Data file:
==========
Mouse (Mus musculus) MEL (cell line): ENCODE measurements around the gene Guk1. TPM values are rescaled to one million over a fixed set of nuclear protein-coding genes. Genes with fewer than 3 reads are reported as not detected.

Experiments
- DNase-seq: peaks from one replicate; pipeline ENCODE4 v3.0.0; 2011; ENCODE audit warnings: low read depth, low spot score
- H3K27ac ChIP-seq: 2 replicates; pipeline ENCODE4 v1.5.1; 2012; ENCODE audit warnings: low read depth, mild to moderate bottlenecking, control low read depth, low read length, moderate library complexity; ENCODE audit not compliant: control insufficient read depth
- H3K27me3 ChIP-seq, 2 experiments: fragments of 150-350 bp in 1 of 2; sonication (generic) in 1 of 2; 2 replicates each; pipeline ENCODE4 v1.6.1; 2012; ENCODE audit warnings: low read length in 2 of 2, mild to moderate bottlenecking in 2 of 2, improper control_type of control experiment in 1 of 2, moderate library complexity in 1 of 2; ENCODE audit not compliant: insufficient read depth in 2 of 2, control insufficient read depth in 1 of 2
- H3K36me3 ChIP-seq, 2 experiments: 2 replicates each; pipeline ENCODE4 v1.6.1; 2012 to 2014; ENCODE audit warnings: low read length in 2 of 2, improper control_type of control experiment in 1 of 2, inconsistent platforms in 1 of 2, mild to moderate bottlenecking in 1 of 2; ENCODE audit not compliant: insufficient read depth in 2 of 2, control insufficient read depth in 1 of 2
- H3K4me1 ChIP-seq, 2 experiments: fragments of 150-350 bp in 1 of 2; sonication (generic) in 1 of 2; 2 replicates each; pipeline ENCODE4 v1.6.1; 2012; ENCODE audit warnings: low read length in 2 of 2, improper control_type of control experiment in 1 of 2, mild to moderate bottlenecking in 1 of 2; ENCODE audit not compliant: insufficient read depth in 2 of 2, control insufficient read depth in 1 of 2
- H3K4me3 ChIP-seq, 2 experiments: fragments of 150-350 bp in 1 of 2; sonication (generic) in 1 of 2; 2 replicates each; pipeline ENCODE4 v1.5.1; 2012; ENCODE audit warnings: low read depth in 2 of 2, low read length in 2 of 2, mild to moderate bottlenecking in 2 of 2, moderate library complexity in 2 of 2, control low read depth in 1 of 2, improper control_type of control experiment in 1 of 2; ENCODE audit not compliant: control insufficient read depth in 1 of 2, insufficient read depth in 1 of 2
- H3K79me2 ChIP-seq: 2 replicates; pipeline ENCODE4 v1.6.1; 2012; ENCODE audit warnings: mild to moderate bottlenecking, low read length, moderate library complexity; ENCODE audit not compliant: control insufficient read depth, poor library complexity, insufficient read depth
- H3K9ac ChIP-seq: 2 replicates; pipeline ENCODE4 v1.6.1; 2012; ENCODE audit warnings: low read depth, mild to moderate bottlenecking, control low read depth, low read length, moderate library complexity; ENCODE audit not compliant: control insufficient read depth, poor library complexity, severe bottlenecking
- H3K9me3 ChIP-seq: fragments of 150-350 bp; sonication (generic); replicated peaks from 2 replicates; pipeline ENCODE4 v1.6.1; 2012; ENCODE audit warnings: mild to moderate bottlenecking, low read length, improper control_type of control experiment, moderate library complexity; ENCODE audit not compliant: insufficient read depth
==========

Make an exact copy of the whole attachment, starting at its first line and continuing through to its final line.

Mouse (Mus musculus) MEL (cell line): ENCODE measurements around the gene Guk1. TPM values are rescaled to one million over a fixed set of nuclear protein-coding genes. Genes with fewer than 3 reads are reported as not detected.

Experiments
- DNase-seq: peaks from one replicate; pipeline ENCODE4 v3.0.0; 2011; ENCODE audit warnings: low read depth, low spot score
- H3K27ac ChIP-seq: 2 replicates; pipeline ENCODE4 v1.5.1; 2012; ENCODE audit warnings: low read depth, mild to moderate bottlenecking, control low read depth, low read length, moderate library complexity; ENCODE audit not compliant: control insufficient read depth
- H3K27me3 ChIP-seq, 2 experiments: fragments of 150-350 bp in 1 of 2; sonication (generic) in 1 of 2; 2 replicates each; pipeline ENCODE4 v1.6.1; 2012; ENCODE audit warnings: low read length in 2 of 2, mild to moderate bottlenecking in 2 of 2, improper control_type of control experiment in 1 of 2, moderate library complexity in 1 of 2; ENCODE audit not compliant: insufficient read depth in 2 of 2, control insufficient read depth in 1 of 2
- H3K36me3 ChIP-seq, 2 experiments: 2 replicates each; pipeline ENCODE4 v1.6.1; 2012 to 2014; ENCODE audit warnings: low read length in 2 of 2, improper control_type of control experiment in 1 of 2, inconsistent platforms in 1 of 2, mild to moderate bottlenecking in 1 of 2; ENCODE audit not compliant: insufficient read depth in 2 of 2, control insufficient read depth in 1 of 2
- H3K4me1 ChIP-seq, 2 experiments: fragments of 150-350 bp in 1 of 2; sonication (generic) in 1 of 2; 2 replicates each; pipeline ENCODE4 v1.6.1; 2012; ENCODE audit warnings: low read length in 2 of 2, improper control_type of control experiment in 1 of 2, mild to moderate bottlenecking in 1 of 2; ENCODE audit not compliant: insufficient read depth in 2 of 2, control insufficient read depth in 1 of 2
- H3K4me3 ChIP-seq, 2 experiments: fragments of 150-350 bp in 1 of 2; sonication (generic) in 1 of 2; 2 replicates each; pipeline ENCODE4 v1.5.1; 2012; ENCODE audit warnings: low read depth in 2 of 2, low read length in 2 of 2, mild to moderate bottlenecking in 2 of 2, moderate library complexity in 2 of 2, control low read depth in 1 of 2, improper control_type of control experiment in 1 of 2; ENCODE audit not compliant: control insufficient read depth in 1 of 2, insufficient read depth in 1 of 2
- H3K79me2 ChIP-seq: 2 replicates; pipeline ENCODE4 v1.6.1; 2012; ENCODE audit warnings: mild to moderate bottlenecking, low read length, moderate library complexity; ENCODE audit not compliant: control insufficient read depth, poor library complexity, insufficient read depth
- H3K9ac ChIP-seq: 2 replicates; pipeline ENCODE4 v1.6.1; 2012; ENCODE audit warnings: low read depth, mild to moderate bottlenecking, control low read depth, low read length, moderate library complexity; ENCODE audit not compliant: control insufficient read depth, poor library complexity, severe bottlenecking
- H3K9me3 ChIP-seq: fragments of 150-350 bp; sonication (generic); replicated peaks from 2 replicates; pipeline ENCODE4 v1.6.1; 2012; ENCODE audit warnings: mild to moderate bottlenecking, low read length, improper control_type of control experiment, moderate library complexity; ENCODE audit not compliant: insufficient read depth